Baroness Denton of Wakefield

My Lords, I am pleased to take on board my noble and learned friend's comments, while endorsing his support and admiration for the noble Lord, Lord Benson. We believe that we should be acting and not talking.

Lord Bruce of Donington

My Lords, is the noble Baroness aware that her right honourable friend the President of the Board of Trade has promised in the most uncompromising terms to intervene three times a day before breakfast in order to accomplish an industrial strategy? Surely the noble Baroness has no reason to be coy about this. Why cannot the strategy be disclosed and the nature of the interventions discussed? There is nothing unreasonable about that.

Baroness Denton of Wakefield

My Lords, I am pleased to tell the noble Lord, Lord Bruce, that the interventions by the Government on behalf of industry are very visible. For example, the European fighter programme is an instance where we intervened very successfully for the benefit of industry. There is absolutely no secrecy about the matter. However, when individual industries need help and support is a relevant factor. It is not our job to pick winners. It is certainly our job to back winners, and that is what we are doing.

Lord Renton

My Lords, whatever "industrial strategy" may or may not mean, can my noble friend confirm that it encourages decentralisation and the minimum of interference from Whitehall and Brussels?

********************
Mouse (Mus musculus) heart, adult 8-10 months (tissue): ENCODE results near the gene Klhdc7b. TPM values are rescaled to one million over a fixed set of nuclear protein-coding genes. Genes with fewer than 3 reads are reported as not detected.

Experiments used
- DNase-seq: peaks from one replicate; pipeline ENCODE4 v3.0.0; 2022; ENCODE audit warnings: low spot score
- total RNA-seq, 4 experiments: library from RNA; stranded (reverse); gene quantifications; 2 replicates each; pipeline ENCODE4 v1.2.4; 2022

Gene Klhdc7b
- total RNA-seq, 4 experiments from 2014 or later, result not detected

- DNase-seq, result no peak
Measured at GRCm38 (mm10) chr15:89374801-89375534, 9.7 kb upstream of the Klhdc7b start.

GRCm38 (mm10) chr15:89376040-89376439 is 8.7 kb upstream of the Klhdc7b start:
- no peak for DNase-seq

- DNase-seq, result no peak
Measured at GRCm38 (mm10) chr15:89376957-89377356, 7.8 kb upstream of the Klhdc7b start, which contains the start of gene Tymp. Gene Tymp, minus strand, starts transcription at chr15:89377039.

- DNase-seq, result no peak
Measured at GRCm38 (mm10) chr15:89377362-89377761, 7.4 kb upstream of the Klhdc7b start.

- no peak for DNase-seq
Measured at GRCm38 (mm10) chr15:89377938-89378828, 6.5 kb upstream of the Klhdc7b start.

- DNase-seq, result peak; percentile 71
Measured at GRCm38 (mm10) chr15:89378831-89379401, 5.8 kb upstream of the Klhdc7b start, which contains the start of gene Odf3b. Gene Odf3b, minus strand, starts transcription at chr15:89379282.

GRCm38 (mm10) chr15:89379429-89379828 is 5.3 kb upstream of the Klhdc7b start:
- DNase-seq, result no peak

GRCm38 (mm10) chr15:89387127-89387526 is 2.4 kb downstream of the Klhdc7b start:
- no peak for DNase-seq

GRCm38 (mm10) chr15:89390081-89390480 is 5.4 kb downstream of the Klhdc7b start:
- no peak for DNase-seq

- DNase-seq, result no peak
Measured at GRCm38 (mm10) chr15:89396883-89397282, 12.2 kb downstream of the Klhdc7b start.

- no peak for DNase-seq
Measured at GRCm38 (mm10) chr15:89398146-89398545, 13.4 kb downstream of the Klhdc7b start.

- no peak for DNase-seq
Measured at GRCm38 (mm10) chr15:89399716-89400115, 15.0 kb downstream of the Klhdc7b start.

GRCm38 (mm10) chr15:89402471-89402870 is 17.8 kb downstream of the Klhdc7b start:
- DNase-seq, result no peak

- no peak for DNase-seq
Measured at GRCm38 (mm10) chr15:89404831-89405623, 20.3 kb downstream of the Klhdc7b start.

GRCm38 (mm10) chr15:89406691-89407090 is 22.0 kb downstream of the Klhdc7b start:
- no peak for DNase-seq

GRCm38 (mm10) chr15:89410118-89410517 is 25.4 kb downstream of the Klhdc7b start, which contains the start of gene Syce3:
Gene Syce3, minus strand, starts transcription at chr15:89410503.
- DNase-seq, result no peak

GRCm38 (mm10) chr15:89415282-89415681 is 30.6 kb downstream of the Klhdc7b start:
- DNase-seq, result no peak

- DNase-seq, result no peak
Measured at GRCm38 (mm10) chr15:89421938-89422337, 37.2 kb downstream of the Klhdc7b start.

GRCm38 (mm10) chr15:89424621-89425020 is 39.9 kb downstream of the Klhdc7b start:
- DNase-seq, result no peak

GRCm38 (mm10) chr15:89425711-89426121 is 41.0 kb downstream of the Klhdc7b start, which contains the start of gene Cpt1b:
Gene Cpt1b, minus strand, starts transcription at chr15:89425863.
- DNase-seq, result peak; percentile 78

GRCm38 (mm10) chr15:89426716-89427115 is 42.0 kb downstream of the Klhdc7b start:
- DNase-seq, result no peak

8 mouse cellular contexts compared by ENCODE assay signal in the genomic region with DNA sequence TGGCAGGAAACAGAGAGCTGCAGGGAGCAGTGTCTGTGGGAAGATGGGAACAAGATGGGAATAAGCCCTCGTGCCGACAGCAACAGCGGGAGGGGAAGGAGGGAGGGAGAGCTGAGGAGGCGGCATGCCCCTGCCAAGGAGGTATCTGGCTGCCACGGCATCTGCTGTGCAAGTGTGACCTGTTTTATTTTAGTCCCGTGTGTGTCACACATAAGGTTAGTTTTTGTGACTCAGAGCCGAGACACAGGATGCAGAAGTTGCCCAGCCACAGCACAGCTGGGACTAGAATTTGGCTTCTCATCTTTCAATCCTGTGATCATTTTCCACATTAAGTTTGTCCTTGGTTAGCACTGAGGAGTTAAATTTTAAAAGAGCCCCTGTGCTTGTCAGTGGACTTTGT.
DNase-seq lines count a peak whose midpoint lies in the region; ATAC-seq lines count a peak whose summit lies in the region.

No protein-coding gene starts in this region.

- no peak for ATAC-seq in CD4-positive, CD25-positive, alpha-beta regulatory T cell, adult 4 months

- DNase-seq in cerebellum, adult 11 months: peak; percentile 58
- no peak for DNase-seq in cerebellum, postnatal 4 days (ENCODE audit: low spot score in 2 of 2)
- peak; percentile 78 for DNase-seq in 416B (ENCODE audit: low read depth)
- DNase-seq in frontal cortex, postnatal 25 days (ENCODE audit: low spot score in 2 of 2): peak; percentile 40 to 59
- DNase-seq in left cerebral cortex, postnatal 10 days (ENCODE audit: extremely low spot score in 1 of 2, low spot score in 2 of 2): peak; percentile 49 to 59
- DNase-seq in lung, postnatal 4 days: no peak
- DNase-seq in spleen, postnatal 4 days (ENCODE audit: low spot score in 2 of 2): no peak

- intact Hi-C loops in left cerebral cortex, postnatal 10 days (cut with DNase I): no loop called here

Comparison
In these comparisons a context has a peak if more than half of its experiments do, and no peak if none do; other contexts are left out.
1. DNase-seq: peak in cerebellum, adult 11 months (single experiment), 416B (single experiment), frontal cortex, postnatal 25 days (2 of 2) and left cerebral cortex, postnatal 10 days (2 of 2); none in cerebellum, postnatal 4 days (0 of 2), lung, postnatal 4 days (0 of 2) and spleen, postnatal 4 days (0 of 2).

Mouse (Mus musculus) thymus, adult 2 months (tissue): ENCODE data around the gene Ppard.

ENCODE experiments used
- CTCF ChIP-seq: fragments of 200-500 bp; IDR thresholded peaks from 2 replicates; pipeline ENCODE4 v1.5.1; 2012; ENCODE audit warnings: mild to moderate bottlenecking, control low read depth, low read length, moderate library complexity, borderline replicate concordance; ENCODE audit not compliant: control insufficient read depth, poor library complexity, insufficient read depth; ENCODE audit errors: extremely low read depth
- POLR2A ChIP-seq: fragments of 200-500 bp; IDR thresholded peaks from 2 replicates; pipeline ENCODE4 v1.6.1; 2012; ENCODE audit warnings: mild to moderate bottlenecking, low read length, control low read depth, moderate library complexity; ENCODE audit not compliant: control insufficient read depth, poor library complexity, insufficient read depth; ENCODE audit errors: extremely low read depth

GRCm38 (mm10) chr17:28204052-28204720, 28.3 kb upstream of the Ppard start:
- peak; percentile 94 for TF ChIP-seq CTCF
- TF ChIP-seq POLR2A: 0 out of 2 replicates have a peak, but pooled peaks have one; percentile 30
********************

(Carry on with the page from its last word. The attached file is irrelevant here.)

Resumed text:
Baroness Denton of Wakefield

My Lords, I am delighted to tell my noble friend that deregulation is a crucial part of our industrial policy.

Lord Mackay of Ardbrecknish

My Lords, before my noble friend is asked to answer this Question again, will she perhaps dust down previous efforts at industrial strategies and national plans, particularly those for the 1960s? Does she recall that in that national strategy the region of Grampian in Scotland was predicted to be about to go into slow, steady and gradual decline? In fact, very shortly afterwards oil was found in the North Sea, and that region of Scotland has been the most vibrant and economically dynamic region of the United Kingdom over the past 20 to 30 years. Does that not show the folly of going down the collectivist road of having national strategies and national plans?

Baroness Denton of Wakefield

My Lords, I am grateful to my noble friend.

Lord Graham of Edmonton

My Lords, I bet you are!

Baroness Denton of Wakefield

My Lords, I am indeed grateful to my noble friend for pointing out that the issue is deeds rather than words. I am not surprised that that point comes from sensibilities north of the Border.

Lord Peston

My Lords, I am most envious of the noble Baroness's right honourable friend if he is still able to intervene three times a day before breakfast. However, the point of the Question was not that the Government did not have an industrial strategy, but that her right honourable friend might have found it opportune to introduce his views to Parliament rather than to the Financial Times. We have had a useful debate, but it was one that I had to introduce. Since her right honourable friend has something to say, one would hope that he would find an occasion to state it in Parliament. One hopes, too, that the noble Baroness will find an occasion—I hope soon—to state those views in this Chamber.

Baroness Denton of Wakefield

My Lords, perhaps I may point out to the noble Lord that there are seven Ministers at the DTI intervening before breakfast. I believe that I hold a record for answering the same Question in different guises and pointing out the nature of the Government's industrial policy.